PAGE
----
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Today in Christian History
The Franciscans (founded in 1209 by St. Francis of Assisi) first arrived in England. They were originally called "Grey Friars" because of their gray habits. (The habit worn by modern Franciscans is brown.)
Carlo Spinola, an Italian Jesuit, is roasted alive for his faith at Nagasaki.
The Collegiate School at New Haven, CT, changed its name to Yale. (Congregationalists, unhappy with an increasing religious liberalism at Harvard, had founded Yale, the third oldest college in America, in 1701.)
Blount College -- the first American nondenominational institution of higher learning -- was established in Knoxville. (It later became the University of Tennessee.)
Birth of Canadian hymnwriter Joseph Scriven. The accidental drowning of his bride-to-be the night before their wedding led to a life of depression; yet he also authored the hymn of comfort, "What a Friend We Have in Jesus."
Patrick Augustine Feehan is appointed first Catholic archbishop of Chicago.
Death in Red Bank, New Jersey, of Alexander Crummell, an African-American priest of the Episcopal Church who labored all his life to obtain equality for African Americans. He will be remembered in the Episcopal Church calendar.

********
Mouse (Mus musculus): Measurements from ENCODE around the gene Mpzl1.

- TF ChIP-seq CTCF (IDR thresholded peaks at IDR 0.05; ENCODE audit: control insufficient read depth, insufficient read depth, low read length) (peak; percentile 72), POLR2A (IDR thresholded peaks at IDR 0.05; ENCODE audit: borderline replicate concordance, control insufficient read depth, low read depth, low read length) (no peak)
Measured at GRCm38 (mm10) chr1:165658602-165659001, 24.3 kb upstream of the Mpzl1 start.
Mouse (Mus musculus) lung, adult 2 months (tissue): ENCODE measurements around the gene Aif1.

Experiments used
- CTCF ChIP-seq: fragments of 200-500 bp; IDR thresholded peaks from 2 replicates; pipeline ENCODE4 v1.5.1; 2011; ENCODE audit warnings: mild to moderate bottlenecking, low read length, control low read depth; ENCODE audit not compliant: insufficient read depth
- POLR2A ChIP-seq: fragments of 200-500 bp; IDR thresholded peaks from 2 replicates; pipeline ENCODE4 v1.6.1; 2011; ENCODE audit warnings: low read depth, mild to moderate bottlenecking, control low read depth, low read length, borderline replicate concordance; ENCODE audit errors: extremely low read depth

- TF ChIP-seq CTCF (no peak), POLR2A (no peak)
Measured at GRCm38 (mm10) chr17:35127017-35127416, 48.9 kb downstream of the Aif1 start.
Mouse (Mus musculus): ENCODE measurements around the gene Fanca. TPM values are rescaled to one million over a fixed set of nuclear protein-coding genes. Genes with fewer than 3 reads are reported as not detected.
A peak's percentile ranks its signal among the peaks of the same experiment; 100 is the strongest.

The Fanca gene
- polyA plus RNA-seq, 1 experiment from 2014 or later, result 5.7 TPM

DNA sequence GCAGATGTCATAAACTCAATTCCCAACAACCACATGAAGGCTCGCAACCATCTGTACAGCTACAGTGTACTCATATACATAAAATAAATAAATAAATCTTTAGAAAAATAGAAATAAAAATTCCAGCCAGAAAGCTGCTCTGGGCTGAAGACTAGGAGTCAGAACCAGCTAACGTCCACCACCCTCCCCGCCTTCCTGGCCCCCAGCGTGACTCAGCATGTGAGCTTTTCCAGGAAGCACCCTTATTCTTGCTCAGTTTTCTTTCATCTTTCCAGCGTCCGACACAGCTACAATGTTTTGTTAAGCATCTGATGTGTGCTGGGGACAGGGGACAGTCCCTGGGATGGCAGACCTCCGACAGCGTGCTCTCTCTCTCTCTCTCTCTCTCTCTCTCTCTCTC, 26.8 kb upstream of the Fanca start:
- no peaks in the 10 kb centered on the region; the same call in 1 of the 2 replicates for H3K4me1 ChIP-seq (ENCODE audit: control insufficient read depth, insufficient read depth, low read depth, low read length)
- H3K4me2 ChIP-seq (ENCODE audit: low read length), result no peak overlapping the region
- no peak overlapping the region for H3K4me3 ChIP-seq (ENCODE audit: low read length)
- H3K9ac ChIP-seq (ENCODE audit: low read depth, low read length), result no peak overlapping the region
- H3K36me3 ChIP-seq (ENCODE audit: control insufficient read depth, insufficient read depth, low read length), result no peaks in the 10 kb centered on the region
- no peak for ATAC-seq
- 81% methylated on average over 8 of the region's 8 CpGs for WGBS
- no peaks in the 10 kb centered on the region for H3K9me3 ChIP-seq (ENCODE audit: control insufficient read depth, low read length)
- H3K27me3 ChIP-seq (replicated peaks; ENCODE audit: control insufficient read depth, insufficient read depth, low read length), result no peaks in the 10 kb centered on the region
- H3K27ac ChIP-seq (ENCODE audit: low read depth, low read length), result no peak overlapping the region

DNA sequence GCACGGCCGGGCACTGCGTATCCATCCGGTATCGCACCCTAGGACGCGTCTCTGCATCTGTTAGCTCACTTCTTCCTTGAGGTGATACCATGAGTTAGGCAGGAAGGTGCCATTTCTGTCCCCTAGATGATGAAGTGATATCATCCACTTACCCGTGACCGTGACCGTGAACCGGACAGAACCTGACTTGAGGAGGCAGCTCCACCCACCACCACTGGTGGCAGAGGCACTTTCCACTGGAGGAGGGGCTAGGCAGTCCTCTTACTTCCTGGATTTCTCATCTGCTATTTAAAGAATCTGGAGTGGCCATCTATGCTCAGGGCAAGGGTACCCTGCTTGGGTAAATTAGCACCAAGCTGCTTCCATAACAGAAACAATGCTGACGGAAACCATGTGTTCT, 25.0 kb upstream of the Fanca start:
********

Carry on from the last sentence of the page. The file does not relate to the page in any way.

The Communists execute the Orthodox priest Nicholas Ponomarev in Verkhoturye by shooting him.
Death of Burnett Hillman Streeter, biblical scholar. His 1924 book The Four Gospels: A Study of Origins, had argued that differences between Matthew, Mark, Luke and John show there were four written sources behind the four gospels. Although his conclusions were not widely accepted, his thorough research had become a major resource for Bible scholars.
Kornelius Isaak, a Mennonite missionary, is wounded in Paraguay by a Morro Indian arrow, and dies the next day.
© 1987-2020, William D. Blake. Portions used by permission of the author, from "Almanac of the Christian Church"